critical 4-state Potts model

Figure 1. Critical configuration of the 4-state Potts model.

The \( q \)-state Potts model1 represents a generalization of the Ising model, where spins can take on \( q \) values, rather than only two. The Hamiltonian is given by

\[ \mathcal{H} = -J\sum\limits_{\langle i,j\rangle}\delta_{\phi_i,\phi_j}, \]

where \(J>0\), \( \phi_i\in{0,1,\ldots,q-1} \) and \( \delta \) represents the Kronecker delta. In 2D, the ferromagnetic Potts model is known to exhibit a second-order phase transition for \(q \leq 4 \) and a first-order phase transition for \( q\geq 5 \).

What makes the Potts model particularly interesting is the fact that its critical properties can be calculated exactly2. The transition temperature is, for example given by the expression

\[ \beta_c(q) = \frac{1}{2}\log\left(1+\sqrt{q}\right) \]

and the critical exponents are simple fractions, such as \( \nu = 2/3 \) and \( \beta = 1/12 \) for \( q=4 \). We verify these exponents by simulating the model using MARQOV, resulting in the following data collapse of the magnetization, which is given by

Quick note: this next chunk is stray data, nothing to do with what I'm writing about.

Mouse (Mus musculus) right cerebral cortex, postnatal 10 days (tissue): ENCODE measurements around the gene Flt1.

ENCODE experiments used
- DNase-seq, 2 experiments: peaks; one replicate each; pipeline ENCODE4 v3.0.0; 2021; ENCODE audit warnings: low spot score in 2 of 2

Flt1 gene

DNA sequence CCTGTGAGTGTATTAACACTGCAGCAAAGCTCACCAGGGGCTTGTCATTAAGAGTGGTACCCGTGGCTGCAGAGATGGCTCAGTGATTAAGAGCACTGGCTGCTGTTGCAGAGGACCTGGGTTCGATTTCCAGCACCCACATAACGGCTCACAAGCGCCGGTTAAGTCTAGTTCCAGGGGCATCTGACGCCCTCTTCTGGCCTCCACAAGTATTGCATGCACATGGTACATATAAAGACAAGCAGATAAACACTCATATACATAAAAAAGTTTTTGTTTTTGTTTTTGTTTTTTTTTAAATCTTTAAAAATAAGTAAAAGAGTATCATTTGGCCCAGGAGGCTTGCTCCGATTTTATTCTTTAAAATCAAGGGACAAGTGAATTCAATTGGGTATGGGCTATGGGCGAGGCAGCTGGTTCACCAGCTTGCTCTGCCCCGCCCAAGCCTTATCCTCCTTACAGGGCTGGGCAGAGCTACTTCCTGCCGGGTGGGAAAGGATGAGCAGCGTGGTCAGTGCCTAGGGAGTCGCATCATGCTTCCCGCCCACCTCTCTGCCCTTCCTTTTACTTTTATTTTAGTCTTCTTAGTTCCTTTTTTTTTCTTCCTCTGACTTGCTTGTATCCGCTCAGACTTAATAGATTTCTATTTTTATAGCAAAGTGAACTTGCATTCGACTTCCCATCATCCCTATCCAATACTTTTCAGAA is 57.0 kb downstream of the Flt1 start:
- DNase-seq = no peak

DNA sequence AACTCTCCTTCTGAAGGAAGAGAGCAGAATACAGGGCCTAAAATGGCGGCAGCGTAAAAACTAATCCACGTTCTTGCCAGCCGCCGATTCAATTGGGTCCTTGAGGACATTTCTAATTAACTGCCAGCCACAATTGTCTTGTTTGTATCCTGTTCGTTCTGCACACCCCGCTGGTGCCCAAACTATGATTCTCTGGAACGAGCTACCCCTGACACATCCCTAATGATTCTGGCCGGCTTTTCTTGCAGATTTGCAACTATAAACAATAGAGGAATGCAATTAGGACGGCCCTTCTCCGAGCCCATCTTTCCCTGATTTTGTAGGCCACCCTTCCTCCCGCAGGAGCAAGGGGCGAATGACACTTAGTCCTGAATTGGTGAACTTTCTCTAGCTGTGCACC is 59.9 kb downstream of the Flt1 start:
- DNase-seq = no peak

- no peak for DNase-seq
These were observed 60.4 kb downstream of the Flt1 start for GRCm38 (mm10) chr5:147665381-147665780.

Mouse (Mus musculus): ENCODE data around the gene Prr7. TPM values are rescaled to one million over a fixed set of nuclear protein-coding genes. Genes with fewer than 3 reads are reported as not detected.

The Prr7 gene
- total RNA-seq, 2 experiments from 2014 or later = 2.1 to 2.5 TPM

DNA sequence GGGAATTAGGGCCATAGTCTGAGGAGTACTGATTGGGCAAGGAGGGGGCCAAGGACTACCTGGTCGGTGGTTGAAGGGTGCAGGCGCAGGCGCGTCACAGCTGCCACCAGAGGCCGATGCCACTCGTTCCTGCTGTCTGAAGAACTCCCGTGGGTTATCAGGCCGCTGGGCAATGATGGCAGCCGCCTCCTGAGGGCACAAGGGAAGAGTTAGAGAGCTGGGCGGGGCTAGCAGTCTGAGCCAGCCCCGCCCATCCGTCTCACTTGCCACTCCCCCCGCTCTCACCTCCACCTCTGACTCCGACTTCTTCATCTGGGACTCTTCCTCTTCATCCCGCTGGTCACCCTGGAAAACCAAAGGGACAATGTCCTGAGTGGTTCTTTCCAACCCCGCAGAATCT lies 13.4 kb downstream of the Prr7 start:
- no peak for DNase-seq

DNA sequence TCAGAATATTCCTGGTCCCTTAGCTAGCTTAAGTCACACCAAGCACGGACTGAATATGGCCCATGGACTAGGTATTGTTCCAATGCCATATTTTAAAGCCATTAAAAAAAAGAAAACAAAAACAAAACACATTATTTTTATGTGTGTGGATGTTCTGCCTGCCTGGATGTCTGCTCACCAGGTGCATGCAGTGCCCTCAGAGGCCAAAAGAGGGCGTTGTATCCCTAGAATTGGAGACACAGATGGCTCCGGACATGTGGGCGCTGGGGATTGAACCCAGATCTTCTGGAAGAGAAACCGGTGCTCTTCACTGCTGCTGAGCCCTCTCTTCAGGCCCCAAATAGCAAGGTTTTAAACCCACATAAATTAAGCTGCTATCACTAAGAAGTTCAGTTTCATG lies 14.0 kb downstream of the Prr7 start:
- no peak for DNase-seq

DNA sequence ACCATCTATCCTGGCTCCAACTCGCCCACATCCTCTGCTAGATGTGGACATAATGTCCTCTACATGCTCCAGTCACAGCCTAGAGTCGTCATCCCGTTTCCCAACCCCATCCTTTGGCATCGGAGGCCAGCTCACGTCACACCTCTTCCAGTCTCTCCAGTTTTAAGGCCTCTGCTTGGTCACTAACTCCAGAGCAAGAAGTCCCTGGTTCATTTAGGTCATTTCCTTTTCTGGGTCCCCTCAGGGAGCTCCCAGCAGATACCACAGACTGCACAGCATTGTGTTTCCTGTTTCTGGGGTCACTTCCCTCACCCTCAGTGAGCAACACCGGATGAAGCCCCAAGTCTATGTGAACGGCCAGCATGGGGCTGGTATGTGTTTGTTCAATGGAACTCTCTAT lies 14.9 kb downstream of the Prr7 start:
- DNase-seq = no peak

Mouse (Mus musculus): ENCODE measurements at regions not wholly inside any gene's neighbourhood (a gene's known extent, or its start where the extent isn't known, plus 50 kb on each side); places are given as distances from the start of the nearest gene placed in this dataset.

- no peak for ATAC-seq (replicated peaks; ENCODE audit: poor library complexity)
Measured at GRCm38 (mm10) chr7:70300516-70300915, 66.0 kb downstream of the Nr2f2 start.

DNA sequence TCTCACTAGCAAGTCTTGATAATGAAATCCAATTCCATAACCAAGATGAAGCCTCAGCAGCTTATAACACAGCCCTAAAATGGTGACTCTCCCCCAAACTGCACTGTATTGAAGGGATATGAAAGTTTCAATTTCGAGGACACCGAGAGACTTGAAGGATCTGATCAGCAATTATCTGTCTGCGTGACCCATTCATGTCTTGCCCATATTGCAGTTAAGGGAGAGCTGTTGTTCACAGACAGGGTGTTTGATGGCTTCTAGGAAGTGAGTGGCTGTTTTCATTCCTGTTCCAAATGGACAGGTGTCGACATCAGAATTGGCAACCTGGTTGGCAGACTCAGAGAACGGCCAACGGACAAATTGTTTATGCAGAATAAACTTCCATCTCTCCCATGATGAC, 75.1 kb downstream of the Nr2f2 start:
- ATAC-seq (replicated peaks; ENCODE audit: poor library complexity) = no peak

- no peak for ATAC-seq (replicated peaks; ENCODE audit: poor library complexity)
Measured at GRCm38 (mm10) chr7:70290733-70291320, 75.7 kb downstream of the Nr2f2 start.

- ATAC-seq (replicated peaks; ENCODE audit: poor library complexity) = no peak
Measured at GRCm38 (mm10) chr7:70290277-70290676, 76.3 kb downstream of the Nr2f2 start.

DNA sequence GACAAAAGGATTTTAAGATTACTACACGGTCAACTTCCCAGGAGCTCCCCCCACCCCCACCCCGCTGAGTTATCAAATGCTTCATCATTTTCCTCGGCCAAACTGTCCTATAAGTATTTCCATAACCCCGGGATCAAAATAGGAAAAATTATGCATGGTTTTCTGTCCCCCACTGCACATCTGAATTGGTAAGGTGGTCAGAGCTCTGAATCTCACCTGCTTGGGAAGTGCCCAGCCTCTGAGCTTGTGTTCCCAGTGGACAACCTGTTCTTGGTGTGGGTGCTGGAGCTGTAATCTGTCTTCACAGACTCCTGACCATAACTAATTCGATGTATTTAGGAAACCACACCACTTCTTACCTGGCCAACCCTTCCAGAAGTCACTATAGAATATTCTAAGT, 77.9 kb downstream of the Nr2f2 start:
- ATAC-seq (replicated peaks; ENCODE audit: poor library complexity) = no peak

\[ \langle m \rangle = \frac{q\max{n_i}-N}{N(q-1)} \]

where \( n_i \leq N \) denotes the number of spin with configuration \(i = 1,\ldots, q \). Even though we invested only comparably little CPU time in this example, the data collapse turns out very convincing.

Scaling collapse 4-state Potts model

Figure 2. Scaling collapse of the magnetization for the 4-state Potts model.

  1. Wu, F. Y. (1982). The Potts model. Reviews of modern physics, 54(1), 235.
  2. Baxter, R. J. (1982). Exactly solved models in statistical mechanics. Academic Press Limited, London.